Almost six years ago, President Putin proposed to Germany ‘the creation of a harmonious economic community stretching from Lisbon to Vladivostok.’ This idea represented an
With Iran supporting the revival of the Great Silk Road that once connected East Asia with Europe, Sputnik asked Moscow-based Oriental-affairs expert Vladimir Sazhin to
What has just taken place in Hangzhou, China, is of immense geoeconomic importance. Beijing from the start treated the G20 very seriously; this was designed as China’s party, not the declining West’s. And much less Washington’s.
Outlining the agenda for the discussions, President Xi Jinping went straight to the point also geopolitically, as he set the tone: “The outdated Cold War mentality should be discarded. We urgently need to develop an inclusive, comprehensive, cooperative and sustainable new security concept.”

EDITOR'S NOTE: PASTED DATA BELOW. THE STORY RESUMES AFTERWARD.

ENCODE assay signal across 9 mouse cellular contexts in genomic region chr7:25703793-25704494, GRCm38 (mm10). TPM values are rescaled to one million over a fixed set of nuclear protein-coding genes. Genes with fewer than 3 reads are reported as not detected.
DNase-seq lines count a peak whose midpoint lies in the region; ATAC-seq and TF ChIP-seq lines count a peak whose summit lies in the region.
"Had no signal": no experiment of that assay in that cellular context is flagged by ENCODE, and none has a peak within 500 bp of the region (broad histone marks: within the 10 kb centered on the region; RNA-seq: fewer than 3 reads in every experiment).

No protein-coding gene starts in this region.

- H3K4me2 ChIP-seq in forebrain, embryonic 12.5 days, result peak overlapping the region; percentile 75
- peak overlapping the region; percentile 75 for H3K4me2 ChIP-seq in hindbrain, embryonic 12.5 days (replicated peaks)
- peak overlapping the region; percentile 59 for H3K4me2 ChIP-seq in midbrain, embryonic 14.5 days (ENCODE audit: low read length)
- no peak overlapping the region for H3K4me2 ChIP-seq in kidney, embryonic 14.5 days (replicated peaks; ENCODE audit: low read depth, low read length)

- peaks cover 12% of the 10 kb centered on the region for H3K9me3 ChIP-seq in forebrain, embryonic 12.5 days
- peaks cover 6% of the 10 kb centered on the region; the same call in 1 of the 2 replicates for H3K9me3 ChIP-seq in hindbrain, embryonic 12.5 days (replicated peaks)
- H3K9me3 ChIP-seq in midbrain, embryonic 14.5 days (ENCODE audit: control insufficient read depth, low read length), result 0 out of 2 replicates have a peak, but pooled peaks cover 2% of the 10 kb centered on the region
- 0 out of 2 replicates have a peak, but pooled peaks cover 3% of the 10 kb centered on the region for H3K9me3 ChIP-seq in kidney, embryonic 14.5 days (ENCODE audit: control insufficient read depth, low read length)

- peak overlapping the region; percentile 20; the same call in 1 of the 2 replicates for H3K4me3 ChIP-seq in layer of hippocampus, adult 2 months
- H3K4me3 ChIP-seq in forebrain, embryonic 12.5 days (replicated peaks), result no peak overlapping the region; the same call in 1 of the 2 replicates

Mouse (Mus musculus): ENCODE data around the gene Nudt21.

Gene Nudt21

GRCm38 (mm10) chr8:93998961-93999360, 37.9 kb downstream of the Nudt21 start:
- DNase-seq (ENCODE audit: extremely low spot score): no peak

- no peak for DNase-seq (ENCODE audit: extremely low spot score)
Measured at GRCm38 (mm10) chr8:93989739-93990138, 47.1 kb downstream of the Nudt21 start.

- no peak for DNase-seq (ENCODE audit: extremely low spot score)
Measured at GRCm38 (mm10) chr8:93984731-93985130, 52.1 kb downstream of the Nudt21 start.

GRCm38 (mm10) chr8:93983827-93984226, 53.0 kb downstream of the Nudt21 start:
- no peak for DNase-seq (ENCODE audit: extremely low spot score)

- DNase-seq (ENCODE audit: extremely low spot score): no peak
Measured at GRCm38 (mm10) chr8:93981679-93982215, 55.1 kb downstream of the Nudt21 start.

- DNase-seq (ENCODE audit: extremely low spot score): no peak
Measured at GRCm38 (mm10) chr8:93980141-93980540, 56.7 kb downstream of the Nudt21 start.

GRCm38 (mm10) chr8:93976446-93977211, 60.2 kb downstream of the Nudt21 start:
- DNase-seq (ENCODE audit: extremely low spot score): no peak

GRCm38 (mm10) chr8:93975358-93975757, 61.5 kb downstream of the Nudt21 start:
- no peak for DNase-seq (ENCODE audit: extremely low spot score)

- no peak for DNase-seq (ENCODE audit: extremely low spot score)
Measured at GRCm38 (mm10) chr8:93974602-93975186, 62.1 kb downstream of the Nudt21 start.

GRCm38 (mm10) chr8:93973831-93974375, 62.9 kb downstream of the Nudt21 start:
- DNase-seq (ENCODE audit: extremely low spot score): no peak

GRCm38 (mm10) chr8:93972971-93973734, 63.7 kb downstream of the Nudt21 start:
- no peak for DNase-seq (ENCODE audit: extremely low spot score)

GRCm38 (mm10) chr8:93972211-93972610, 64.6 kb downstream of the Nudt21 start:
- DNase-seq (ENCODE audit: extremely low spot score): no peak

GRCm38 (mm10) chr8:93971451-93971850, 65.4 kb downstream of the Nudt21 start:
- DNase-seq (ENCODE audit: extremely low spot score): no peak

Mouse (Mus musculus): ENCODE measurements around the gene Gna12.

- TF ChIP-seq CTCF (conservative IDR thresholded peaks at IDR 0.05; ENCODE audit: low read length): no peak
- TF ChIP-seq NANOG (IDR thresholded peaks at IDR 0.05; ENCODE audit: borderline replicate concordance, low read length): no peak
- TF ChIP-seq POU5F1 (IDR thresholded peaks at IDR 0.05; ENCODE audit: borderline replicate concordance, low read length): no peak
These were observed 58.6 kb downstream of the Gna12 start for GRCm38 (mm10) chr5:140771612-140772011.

The $46 billion China-Pakistan Economic Corridor (CPEC) has the potential to unblock vast swathes of South Asia, with Gwadar, operated by China Overseas Port Holdings, slated to become a key naval hub of the New Silk Roads.
Deep-sea ports will be built in Kyaukphyu in Myanmar, Sonadia island in Bangladesh, Hambantota in Sri Lanka. Add to them the China-Belarus Industrial Park and 33 deals in Kazakhstan covering everything from mining and engineering to oil and gas.
As President Putin, post-Brexit, rushed to discuss all matters pertaining to Eurasia integration with President Xi Jinping in Beijing, I embarked on a connected, parallel